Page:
Friday, November 9, 2012

Mexico's Axolotl Salamander is Disappearing


One of the most charismatic amphibians, the Axolotl salamander (Ambystoma mexicanum), are struggling on the brink of extinction. This species claim to fame is it never leaves the larval tadpole stage that other salamanders progress through. They retain two sets of feathery gill appendages sprouting from the neck, giving them a goofy and alien appearance, like something out of Pok√©mon. Endemic to the” lakes” and water systems surrounding Mexico City, this salamander had a cultural value to the Aztecs as well as the current people. They were part of the Aztec diet and today are used in a folk remedy. Scientists are also using a captive population to study their regenerative properties. This captive population has flourished but natural populations are suffering a heavy decline.
Urbanization has decimated the aquatic systems surrounding Mexico City. Sewage, fertilizer, and trash are constantly being pumped into small waterways, this salamander’s preferred habitat. People don’t seem to care what goes into the water. According to a count performed in 1998 and then a decade later, only one in 60 survived. The Mexican government also dealt the Axolotl a bad hand by introducing nonnative fish, Tilapia and Asian Carp, to the canal system. This was done in an effort to feed the large poor population that borders the salamander’s habitat. These fish are reproducing out of control. They eat the plant that provides the preferred breeding grounds for the Axolotl as well as the young.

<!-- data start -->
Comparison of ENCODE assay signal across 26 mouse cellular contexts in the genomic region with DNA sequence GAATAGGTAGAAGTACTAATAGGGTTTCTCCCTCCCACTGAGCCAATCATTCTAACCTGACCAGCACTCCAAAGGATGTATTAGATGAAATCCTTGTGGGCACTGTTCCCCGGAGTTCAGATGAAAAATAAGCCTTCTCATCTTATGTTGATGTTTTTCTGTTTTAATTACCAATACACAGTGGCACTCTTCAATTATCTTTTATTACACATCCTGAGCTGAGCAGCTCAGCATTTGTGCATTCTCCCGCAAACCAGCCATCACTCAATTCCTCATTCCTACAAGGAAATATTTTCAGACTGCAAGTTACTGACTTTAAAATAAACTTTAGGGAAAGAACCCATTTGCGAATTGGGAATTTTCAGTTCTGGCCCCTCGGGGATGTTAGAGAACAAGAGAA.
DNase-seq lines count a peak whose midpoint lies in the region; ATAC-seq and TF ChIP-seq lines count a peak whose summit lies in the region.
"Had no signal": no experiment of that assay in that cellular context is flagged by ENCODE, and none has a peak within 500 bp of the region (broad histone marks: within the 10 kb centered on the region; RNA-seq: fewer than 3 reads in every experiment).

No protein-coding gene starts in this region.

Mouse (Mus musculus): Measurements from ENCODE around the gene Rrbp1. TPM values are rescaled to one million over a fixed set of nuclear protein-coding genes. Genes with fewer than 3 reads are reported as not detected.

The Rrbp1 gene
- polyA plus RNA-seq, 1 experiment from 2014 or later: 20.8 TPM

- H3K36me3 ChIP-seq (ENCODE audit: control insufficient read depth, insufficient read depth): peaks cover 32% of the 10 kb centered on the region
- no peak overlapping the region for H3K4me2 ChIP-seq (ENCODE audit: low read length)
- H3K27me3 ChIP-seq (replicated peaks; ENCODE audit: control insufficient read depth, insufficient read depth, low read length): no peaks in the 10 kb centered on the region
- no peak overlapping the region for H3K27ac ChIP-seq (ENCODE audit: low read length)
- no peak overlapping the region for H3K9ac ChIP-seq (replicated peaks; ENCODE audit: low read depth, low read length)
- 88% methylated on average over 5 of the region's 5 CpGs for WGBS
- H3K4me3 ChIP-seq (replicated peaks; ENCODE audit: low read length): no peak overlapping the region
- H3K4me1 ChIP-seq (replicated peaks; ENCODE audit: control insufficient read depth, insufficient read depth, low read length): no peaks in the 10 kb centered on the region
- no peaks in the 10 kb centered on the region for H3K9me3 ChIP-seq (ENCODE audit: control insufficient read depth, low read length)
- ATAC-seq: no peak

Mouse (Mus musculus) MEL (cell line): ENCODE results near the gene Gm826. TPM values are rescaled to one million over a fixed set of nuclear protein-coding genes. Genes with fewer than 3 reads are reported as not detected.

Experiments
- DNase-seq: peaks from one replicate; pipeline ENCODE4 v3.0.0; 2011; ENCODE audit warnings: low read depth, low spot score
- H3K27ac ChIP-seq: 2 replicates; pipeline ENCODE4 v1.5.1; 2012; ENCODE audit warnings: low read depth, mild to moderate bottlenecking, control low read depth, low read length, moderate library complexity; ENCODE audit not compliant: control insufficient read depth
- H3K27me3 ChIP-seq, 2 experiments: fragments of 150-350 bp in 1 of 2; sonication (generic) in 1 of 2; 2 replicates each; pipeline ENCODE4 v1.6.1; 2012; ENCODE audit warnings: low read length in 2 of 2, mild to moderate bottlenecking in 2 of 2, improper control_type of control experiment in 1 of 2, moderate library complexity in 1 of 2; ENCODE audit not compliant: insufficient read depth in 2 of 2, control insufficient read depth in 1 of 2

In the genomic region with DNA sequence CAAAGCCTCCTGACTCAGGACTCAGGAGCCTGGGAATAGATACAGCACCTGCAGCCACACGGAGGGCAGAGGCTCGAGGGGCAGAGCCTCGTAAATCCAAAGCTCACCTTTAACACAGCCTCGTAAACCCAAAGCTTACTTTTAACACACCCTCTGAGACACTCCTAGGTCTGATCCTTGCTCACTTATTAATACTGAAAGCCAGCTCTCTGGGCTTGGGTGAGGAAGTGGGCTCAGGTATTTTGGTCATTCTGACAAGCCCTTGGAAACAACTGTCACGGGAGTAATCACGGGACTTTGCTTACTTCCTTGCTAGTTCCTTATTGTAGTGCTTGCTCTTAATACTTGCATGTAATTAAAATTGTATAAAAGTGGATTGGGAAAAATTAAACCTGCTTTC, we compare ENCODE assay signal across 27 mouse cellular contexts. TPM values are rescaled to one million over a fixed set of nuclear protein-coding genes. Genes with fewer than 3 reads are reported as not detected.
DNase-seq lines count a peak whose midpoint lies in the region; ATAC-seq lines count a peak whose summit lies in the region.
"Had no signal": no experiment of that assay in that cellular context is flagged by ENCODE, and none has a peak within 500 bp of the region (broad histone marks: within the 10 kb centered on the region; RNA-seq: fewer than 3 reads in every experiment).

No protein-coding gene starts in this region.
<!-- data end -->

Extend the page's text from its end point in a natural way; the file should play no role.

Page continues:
The preservation of this species has provoked a debate in the scientific community. The intense habitat degradation and introduced fish seems like an unfix-able situation so some scientists are advocating creating new populations away from the city. Others disagree, stating that the presence of the Axolotl is vital to the ecosystem, as it was top predator before the fish. If the population were to flourish, it would indicate a healthy ecosystem. Dr. Zambano is behind this argument. His solution is two pronged, supporting safe agriculture practices and creating “tilapia-free” zones with special barriers. He has seen some success but on a small scale. Others are testing the viability of raising the salamanders in captivity and letting them back into the canals at a safe size. This has also shown promising results. Only time will tell if these fluffy slime monsters will make it.

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